25 November 2014

Jonathan Franzen, Freedom. NY: Farrar, Straus & Giroux, 2010.

Jonathan Franzen, Freedom. NY: Farrar, Straus & Giroux, 2010.

Someone, once upon a time, will have written the great American novel. Freedom is Franzen’s bid, and Freedom isn’t the great American novel. Then again, neither is Infinite Jest. Or Catch-22. Or The Great American Novel. Twain? Hemingway? Fitzgerald? All good candidates, but start with Moby Dick.

Freedom, though, is (what passes for) a great American novel, vast and open and experimental (but not really) and trying to be everything at once in a great rush of excitement, and eventually disappointment and a a bit of a headache.

Dostoevsky tells us that happy families are all alike, and in so doing exposes one of the novelist’s best tricks--follow a family and catalog their miseries. The Berglunds shouldn’t merit a novel; they have an American Dream life in Saint Paul, Minnesota, when the story opens. But Franzen uses one of Vonnegut’s favorite plot moves: someone gets into trouble, then gets out of trouble. It’s simple, but if it’s trouble enough, it can carry a novel easily.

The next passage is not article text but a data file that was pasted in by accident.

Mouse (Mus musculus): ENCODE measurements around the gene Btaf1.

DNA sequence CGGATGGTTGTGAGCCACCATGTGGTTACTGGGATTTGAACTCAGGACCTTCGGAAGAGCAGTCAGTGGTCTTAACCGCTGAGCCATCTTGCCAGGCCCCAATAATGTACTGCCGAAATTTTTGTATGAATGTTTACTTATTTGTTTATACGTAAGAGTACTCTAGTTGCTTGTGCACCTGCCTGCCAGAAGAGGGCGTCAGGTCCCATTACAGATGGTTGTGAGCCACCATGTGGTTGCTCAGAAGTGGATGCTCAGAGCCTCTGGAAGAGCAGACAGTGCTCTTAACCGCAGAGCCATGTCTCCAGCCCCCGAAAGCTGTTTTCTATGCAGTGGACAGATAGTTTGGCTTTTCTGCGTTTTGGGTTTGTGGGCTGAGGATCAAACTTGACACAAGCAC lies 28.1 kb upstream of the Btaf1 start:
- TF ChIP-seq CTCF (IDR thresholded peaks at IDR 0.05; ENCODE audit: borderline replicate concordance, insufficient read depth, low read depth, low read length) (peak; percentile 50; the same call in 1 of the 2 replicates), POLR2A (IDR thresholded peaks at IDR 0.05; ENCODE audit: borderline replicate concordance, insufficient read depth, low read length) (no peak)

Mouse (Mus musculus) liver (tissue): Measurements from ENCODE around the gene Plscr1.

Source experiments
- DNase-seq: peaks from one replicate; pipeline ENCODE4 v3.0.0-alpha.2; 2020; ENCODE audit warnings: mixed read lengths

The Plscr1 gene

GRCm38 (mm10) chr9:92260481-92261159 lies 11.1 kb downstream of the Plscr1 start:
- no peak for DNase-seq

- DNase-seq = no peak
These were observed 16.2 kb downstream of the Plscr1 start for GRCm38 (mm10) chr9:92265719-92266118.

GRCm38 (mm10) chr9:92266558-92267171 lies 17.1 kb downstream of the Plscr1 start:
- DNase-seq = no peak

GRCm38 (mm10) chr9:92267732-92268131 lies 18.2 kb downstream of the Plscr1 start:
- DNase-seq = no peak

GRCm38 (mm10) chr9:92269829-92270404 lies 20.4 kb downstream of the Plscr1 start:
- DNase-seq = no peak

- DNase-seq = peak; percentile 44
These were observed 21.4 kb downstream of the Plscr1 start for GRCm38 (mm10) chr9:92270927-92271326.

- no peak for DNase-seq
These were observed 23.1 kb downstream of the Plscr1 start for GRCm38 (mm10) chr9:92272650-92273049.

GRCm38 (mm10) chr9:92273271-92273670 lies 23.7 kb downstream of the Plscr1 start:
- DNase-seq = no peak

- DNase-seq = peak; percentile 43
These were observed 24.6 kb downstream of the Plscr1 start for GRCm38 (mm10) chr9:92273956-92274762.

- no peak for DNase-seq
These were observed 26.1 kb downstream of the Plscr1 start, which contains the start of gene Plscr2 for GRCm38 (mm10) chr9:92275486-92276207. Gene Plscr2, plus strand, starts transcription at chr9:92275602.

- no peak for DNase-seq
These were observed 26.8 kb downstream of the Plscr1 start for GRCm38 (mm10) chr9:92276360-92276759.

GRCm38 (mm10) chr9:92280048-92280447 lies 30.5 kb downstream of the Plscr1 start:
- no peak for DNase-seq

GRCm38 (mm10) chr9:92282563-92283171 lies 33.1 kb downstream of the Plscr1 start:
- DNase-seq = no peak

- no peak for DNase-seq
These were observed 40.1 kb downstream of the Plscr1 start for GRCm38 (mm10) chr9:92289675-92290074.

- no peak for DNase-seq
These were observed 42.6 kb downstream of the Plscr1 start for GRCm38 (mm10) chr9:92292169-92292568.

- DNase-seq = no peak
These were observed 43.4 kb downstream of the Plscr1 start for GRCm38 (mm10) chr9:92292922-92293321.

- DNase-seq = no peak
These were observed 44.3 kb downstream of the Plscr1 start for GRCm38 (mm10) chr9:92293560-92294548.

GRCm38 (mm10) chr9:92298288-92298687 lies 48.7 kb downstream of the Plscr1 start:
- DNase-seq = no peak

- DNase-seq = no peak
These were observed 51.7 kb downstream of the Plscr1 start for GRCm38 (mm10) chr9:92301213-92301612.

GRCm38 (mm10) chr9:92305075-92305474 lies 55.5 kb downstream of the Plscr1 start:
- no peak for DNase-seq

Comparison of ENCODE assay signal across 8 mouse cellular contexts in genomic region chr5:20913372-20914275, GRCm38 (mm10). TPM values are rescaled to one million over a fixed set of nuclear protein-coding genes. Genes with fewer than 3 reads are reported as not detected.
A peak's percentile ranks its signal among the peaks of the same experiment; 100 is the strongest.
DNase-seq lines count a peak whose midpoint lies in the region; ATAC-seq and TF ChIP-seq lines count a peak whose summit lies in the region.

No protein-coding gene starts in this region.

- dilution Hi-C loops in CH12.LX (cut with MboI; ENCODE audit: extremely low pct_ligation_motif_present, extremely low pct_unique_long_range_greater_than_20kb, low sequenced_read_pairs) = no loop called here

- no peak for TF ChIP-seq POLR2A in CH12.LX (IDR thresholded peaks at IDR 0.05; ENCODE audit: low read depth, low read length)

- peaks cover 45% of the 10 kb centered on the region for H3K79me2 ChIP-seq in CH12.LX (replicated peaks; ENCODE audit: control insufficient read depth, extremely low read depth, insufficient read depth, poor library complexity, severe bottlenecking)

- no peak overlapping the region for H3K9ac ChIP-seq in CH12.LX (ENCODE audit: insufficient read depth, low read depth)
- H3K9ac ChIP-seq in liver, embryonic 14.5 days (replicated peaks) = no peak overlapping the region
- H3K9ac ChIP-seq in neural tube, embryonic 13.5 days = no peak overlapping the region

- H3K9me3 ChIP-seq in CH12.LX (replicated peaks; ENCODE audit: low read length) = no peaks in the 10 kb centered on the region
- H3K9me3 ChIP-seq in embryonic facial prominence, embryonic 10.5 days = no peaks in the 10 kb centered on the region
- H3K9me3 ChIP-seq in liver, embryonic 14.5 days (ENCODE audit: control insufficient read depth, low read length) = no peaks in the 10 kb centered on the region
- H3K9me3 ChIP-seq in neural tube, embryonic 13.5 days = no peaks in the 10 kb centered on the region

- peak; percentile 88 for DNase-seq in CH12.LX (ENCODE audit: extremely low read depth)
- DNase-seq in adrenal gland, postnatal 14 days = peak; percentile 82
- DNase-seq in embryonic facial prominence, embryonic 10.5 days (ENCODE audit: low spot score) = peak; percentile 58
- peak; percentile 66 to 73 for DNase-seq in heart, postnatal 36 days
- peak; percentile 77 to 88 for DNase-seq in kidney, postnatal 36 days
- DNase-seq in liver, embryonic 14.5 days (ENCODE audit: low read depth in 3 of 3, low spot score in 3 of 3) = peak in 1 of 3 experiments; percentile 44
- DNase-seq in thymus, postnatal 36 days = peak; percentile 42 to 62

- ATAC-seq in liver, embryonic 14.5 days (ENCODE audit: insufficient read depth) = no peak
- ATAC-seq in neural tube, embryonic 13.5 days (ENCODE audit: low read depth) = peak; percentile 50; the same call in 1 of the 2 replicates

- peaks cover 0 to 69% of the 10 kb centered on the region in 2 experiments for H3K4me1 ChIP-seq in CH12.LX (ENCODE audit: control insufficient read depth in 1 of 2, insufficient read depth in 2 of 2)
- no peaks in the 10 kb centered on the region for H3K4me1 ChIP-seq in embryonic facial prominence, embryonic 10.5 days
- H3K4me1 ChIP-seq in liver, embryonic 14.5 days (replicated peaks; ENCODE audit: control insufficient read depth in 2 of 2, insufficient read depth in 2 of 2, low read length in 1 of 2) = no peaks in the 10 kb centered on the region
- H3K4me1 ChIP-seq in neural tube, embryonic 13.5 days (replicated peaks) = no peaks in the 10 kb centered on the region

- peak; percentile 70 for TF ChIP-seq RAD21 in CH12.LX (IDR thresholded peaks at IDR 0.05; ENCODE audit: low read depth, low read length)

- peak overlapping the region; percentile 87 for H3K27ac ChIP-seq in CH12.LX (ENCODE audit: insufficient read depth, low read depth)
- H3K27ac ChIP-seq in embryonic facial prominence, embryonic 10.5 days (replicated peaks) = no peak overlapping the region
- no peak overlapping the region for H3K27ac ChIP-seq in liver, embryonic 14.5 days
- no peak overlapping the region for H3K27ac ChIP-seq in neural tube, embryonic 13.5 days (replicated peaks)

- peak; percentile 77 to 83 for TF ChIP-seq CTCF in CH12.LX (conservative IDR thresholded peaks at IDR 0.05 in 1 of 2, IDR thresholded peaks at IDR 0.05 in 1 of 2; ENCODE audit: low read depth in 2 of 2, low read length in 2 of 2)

And the Berglunds, they get into some trouble. Franzen tears this family apart, and when only a faint glimmer of hope remains, squelches it. This would make a fine ending.

It would also be an easy ending, because the anti-climactic years between losing hope and death are tedious for everyone. Yet this coda, this uniquely American need for closure, is also where the Berglunds get out of trouble, at the very last moment. So of course everyone loves it. In spite of this obvious, unnecessary and sorta cop-out ending, this over-hyped book is an enjoyable experience, easy to read in a well-crafted, invisible way and easy to keep picking up until there is too much invested in the characters to quit. Go ahead, read it all.



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